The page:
I have a great job,about 20 mins to my house by road and shorter by car.i spend 200naira a day if I don't get a colleague to give me a lift which is rare yet my colleagues disturb me"why don't you buy a car" "with how much you are collecting".meanwhile the cars in my house belonging to my parents I haven't even learnt how to drive one.
    My point is its not as clear cut as you think. Our society places some expectations on us and when you rebel they tend to look at you suspiciously.

  6. Anonymous thank you so much for your honest insights - I've sensed a bit of this pressure in Nigeria, even as a white guy "they" expected me to behave in certain ways (don't play with kids etc.) but I can only imagine how much more people talk when you grow up in Nigeria with family, friends etc.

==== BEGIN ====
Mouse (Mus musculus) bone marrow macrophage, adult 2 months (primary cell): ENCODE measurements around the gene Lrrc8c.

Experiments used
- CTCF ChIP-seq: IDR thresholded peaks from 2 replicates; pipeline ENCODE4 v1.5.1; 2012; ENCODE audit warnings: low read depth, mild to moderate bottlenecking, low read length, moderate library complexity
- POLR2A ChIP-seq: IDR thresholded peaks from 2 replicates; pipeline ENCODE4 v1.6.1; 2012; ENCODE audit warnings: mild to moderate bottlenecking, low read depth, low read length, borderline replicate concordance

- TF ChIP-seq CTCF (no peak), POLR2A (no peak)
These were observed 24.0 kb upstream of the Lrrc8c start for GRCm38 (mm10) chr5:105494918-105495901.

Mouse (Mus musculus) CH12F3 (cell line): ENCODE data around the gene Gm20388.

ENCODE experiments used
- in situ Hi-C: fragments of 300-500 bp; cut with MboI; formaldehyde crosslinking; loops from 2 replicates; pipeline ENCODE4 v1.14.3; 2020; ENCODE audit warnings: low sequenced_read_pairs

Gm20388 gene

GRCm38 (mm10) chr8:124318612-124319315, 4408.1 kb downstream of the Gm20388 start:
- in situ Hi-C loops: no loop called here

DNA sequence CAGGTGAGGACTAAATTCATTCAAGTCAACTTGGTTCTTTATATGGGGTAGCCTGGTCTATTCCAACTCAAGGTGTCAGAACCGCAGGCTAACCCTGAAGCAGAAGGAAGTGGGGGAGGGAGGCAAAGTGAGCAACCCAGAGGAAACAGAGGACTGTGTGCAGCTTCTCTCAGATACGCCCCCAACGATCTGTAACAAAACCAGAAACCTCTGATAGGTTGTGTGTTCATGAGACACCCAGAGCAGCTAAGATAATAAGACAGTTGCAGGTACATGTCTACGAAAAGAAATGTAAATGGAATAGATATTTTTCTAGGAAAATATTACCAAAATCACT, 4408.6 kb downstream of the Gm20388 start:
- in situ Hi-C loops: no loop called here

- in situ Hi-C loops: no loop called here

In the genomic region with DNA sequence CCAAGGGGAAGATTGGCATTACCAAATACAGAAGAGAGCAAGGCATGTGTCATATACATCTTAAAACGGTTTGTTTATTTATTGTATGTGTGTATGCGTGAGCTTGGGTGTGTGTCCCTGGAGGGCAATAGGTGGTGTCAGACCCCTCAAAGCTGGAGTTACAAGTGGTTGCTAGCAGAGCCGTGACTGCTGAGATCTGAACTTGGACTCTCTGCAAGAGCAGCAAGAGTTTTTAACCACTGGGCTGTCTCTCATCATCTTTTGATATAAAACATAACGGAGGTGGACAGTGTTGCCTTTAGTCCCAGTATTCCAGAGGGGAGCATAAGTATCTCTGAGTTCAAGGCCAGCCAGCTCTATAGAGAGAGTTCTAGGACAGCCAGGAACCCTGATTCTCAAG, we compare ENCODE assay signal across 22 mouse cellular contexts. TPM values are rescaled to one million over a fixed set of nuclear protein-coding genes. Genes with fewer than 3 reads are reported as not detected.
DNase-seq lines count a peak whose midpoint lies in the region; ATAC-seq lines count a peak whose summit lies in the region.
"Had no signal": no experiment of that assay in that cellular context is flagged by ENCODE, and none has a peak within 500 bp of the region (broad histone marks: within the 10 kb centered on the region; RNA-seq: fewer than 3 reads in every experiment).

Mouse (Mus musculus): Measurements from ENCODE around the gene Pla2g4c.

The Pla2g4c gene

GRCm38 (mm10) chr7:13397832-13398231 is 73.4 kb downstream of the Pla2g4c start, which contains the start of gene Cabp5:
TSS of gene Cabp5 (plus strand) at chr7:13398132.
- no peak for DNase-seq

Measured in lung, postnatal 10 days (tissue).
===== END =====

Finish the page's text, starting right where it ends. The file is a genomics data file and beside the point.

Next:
I could give quick advise such as "Don't mind them!" but I know that this is easier said than done. Still, please consider these things:

    1. Think about what you'll win or lose: Friends who only like you with 65kg but not with 68kg are not real friends. You can try to please them by meeting their expectations constantly, but to be honest, friends with these demands seem rather superficial - I don't think they're worth the effort.

    2. Take Jesus as a role model: People said all sorts of things about Jesus: "friend of sinners", "devil", "rebel" etc. But Jesus never really cared too much about his reputation, he knew that he could never please everyone. In Mt 11:16-19 he compares people to children who always demand but are never satisfied. Ask Him to give you the same strength to resist "dancing to other people's drums".